$15 million USDOT grant bolsters regional research hub led by U-M

March 15, 2023
Open C A V vehicle at M city test facility round about

Funding supports connected and automated transportation research at nine colleges and universities in the Midwest, developing new technologies and training the future mobility workforce

ANN ARBOR—The University of Michigan will continue to lead regional efforts aimed at transitioning the nation to connected and automated vehicles—bolstered by a new $15 million, five-year grant from the U.S. Department of Transportation announced last month.

The grant renews and expands the Center for Connected and Automated Transportation, based in Ann Arbor and led by U-M. The partnership now brings together nine colleges and universities to focus on significantly advancing the U.S. transportation system with emerging technologies that address safety and sustainability.

Mcity Director Henry Liu is also director of CCAT.

Announced in 2016 and funded with $15.76 million over its first six years, CCAT is one of 10 regional USDOT University Transportation Centers nationwide. Since that time, the center, which originally included six institutions, has produced a broad range of research that includes: 

Research plus talent development

CCAT partners also engaged with over 400 undergraduate and graduate students and oversaw the creation of several educational courses for kindergarten level through college. The courses reached students at Washtenaw Community College, Purdue University and U-M.

“Our University Transportation Center’s work has had a profound impact on the U.S. driving environment—from reduced traffic congestion to improvements in the safety testing of AVs,” said Liu, who is also a professor of civil and environmental engineering at U-M. “We’ve also made strides in preparing a workforce for the continued development and deployment of connected and automated transportation technologies.” 

Henry Liu, wearing a blue polo shirt with Mcity logo on right chest, points to large display monitor showing a schematic and images of the Mcity Test Facility
Henry Liu, Director of the Center for Connected and Automated Transportation, shows off part of the Michigan Traffic Lab, where simulated connected vehicles can interact with real vehicles inside the adjacent Mcity Test Facility. Liu is also a professor of civil and environmental engineering at the University of Michigan and the director of Mcity.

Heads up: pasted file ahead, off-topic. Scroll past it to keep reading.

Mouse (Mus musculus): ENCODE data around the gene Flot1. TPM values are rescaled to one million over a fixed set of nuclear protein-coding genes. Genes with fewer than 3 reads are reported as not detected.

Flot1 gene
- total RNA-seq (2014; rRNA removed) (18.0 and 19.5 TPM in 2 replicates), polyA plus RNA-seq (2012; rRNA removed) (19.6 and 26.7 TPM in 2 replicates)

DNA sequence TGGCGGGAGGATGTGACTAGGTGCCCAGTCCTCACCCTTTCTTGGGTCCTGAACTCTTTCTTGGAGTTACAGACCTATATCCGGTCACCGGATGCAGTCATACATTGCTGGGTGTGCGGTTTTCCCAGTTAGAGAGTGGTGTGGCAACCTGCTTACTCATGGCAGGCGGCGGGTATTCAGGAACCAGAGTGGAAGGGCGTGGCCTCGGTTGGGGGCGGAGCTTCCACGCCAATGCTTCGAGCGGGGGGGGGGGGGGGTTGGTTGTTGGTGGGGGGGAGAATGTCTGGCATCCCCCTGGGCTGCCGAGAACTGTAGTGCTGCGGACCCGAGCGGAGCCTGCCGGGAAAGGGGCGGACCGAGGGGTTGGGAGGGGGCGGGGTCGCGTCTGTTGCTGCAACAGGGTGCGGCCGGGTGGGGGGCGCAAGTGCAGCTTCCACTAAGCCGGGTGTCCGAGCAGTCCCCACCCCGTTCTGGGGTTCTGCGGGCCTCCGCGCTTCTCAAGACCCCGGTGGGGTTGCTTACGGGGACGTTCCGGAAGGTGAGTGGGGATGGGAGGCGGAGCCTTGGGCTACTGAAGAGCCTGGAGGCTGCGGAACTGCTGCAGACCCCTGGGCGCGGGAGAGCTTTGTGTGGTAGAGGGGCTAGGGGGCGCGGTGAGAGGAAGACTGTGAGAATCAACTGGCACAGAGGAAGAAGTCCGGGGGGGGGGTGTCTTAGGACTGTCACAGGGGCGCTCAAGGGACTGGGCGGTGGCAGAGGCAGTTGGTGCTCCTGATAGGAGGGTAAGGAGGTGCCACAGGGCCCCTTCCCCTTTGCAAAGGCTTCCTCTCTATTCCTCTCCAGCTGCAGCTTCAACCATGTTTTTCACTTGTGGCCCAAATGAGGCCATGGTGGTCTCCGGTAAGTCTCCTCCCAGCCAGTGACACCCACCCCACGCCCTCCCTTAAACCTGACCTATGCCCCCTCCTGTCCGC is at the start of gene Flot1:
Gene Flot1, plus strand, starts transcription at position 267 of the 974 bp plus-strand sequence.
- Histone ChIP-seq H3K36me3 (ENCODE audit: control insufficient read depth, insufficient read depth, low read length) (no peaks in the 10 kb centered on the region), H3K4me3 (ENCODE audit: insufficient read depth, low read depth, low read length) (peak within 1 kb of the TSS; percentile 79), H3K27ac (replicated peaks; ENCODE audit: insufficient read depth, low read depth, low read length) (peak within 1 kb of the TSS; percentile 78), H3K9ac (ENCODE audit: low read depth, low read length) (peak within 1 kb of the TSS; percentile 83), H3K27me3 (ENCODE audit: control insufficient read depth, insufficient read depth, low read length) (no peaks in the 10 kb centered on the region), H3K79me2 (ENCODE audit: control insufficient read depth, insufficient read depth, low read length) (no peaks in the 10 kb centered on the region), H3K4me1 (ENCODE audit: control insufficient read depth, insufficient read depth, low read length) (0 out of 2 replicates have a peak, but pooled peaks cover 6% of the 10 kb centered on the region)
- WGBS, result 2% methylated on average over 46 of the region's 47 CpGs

Headquartered in Ann Arbor, the center sits near the heart of the U.S. auto industry and represents Illinois, Indiana, Minnesota, Ohio and Wisconsin, as well as Michigan. 

“CCAT has also collaborated heavily with industry to establish Southeast Michigan and the Midwest as the definitive regions for connected and automated transportation and mobility,” Liu said.

CCAT adds Midwest partners

Original CCAT members include Purdue University, the University of Akron, the University of Illinois, Washtenaw Community College and Central State University in Ohio. The new additions are Northwestern University, the University of Minnesota and the University of Wisconsin.

“The renewal of CCAT is critical to our mission to bring safe, equitable and efficient transportation solutions to individuals and communities around the world,” said Jim Sayer, director of the U-M Transportation Research Institute (UMTRI), where CCAT is housed. 

“Over the next five years, CCAT will continue this vital research with our new partners from Northwestern, Minnesota and Wisconsin, as well as create more opportunities for underrepresented students through the creation of the Internship Student Program in Research Engineering.”

CCAT is part of an expansive University of Michigan portfolio of research tied to the future of mobility. In September 2022, the National Science Foundation awarded $5.1 million to Mcity to enhance its test facility. Mcity is a U-M-led public-private mobility research center that in 2015 opened the test track as the world’s first purpose-built test environment for connected and autonomous vehicles. The augmented reality testing environment developed by CCAT is deployed there. 

Mcity is developing next-generation digital infrastructure for AV testing and training, adding new virtual reality software and using real-world datasets to create tailor-made simulation scenarios for AVs. The system will eventually be available for remote tests by researchers in the U.S.

In addition to Mcity and UMTRI, U-M is home to the Walter E. Lay Auto Lab and is a founding partner of the American Center for Mobility in Ypsilanti.

This story was written by Jim Lynch of Michigan Engineering.